Tennessee coach Phillip Fulmer isn’t worried about Britton Colquitt handling all of the kicking duties this fall.
After all, one player kicking off, punting and kicking extra points and field goals isn’t exactly unprecedented.
Fulmer is quick to point to South Carolina’s Ryan Succop, who earned All-SEC honors last year while handling all three aspects of the kicking game.
“It’s not a concern at all,” Fulmer said. “Succop does it very well for South Carolina. Other people have done it.”
It’s just that no one wearing orange and white has done it a long, long time.
The last time Tennessee used an ironman kicker dates at least to the 1960’s. It might even go back to the single-wing days, says UT sports information director Bud Ford.
Colquitt, like most kickers, did it all at Bearden High School — five years ago.
“I’m pretty comfortable with it,” said Colquitt, a preseason All-SEC selection at punter. “I’m used to doing it from high school.”
A combination of Colquitt’s strong right leg and the slower-than-anticipated development of redshirt freshman Daniel Lincoln makes the junior UT’s best choice for now.
Saturday’s first full scrimmage of the fall helped illustrate the advantages of using Colquitt full time.
He drilled a 51-yarder, as did Lincoln, albeit with more room to spare. He had enough distance on a 56-yard attempt. Only two other UT kickers have connected from a longer distance in a game. He finished 4-of-6 on field goal tries; Lincoln was 4-of-7.
On kickoffs, he was the only one of four kickers to put a ball into the end zone. While Lincoln and others had difficulty kicking inside the 10, Colquitt was consistently putting the ball near the 5 — and he showed the ability to put the ball where coaches want.
That will be key in dealing with the NCAA’s new rule that moves kickoffs back 5 yards to the 30-yard line in an effort to speed up games. Also key will be Colquitt’s mental — and physical — approach to an increased workload.
“Mentally, it will be a new challenge, but it’s something I embrace, something I think can help each aspect of the game,” he says.
Colquitt points out that kicking a football to score points is inherently more emotional than punting.
The mechanics of placekicking aren’t all that different from soccer, where Colquitt helped Bearden finish undefeated in 2002. Punting, despite Colquitt’s occasional celebrations after booming a 60-yarder, is more of a technician’s game.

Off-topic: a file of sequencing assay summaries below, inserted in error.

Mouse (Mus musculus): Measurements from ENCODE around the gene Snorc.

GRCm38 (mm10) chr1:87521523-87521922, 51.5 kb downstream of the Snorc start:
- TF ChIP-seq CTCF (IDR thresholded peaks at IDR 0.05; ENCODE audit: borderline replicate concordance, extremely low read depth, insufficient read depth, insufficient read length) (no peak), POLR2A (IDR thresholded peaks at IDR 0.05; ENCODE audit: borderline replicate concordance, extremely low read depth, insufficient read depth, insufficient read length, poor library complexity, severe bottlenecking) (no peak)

“There’s more of an excitement level in kicking than punting,” he says. “There’ll be different attitudes involved. My attitude’s pretty nonchalant in punting. I might have to get a little bit more into the game in certain situations for field goals.”
Fulmer has mentioned the possibility of using either Colquitt or Lincoln, depending on the length of the attempt in order to take some of the load off Colquitt.
During offseason workouts and into fall camp, Colquitt has been kicking less in order to preserve his leg for the season when UT appears to need it so much.
Instead of booming punt after punt, he spent more time working on his approach and his drops without actually kicking. Fulmer has used him less during fall camp, too,
Colquitt likens the return to kicking field goals and extra points to “riding a bike.” Punting remains his bread and butter, which it has been for his father Craig, cousin Jimmy and brother Dustin all of whom punted in the NFL.
“It’s still a secondary thing for me (behind) punting,” he said, “because I know that’s more important. But I’ve worked on (placekicking) a lot more than definitely I did in the past.”
During Tuesday morning’s practice, Colquitt was again more consistent than Lincoln. Fulmer said Colquitt could be doing everything this fall, and that the Vols are “back at square one” after making progress earlier in the preseason in the kicking game.
Wherever they are, they’ve got a strong leg to rely on.
“He’s a wonderful weapon,” Fulmer says, “and we’re going to use him every way we can.”
Drew Edwards covers University of Tennessee football. He may be reached at 865-342-6274.